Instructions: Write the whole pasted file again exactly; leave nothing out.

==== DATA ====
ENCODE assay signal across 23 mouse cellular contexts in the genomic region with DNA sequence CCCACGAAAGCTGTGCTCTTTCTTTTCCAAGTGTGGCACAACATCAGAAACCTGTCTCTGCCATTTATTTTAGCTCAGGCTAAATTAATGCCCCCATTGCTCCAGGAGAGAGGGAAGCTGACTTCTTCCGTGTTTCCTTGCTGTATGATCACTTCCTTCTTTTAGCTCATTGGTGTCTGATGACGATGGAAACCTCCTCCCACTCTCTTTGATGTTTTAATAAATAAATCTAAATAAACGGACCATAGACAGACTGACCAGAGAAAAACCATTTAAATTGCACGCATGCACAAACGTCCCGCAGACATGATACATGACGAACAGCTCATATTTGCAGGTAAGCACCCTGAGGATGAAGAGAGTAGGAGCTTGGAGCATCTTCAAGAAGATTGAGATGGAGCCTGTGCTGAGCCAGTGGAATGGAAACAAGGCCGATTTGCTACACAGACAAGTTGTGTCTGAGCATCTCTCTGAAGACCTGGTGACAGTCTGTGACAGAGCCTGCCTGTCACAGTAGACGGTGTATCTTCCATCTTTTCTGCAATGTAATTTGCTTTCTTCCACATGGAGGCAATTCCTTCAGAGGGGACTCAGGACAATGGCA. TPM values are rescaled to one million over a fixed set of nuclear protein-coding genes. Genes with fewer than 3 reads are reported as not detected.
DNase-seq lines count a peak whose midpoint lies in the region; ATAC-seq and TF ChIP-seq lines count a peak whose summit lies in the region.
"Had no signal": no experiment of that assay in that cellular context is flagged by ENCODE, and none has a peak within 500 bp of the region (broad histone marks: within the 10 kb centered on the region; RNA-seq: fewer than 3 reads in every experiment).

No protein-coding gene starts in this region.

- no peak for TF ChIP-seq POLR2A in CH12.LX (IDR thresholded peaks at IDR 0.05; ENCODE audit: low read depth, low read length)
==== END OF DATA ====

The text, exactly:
ENCODE assay signal across 23 mouse cellular contexts in the genomic region with DNA sequence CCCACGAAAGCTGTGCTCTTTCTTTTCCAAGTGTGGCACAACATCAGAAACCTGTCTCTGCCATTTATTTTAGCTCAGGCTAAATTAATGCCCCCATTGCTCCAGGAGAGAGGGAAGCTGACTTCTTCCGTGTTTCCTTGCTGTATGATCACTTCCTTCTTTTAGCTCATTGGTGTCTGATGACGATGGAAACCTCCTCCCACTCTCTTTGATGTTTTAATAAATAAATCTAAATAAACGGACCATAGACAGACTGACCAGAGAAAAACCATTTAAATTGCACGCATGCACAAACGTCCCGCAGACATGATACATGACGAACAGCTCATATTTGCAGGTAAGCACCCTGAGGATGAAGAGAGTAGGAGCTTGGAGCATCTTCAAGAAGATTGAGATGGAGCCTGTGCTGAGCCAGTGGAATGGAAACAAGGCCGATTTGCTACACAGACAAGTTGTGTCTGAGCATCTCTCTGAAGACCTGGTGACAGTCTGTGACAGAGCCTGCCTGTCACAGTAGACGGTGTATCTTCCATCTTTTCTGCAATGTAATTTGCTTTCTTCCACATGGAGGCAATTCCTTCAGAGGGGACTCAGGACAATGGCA. TPM values are rescaled to one million over a fixed set of nuclear protein-coding genes. Genes with fewer than 3 reads are reported as not detected.
DNase-seq lines count a peak whose midpoint lies in the region; ATAC-seq and TF ChIP-seq lines count a peak whose summit lies in the region.
"Had no signal": no experiment of that assay in that cellular context is flagged by ENCODE, and none has a peak within 500 bp of the region (broad histone marks: within the 10 kb centered on the region; RNA-seq: fewer than 3 reads in every experiment).

No protein-coding gene starts in this region.

- no peak for TF ChIP-seq POLR2A in CH12.LX (IDR thresholded peaks at IDR 0.05; ENCODE audit: low read depth, low read length)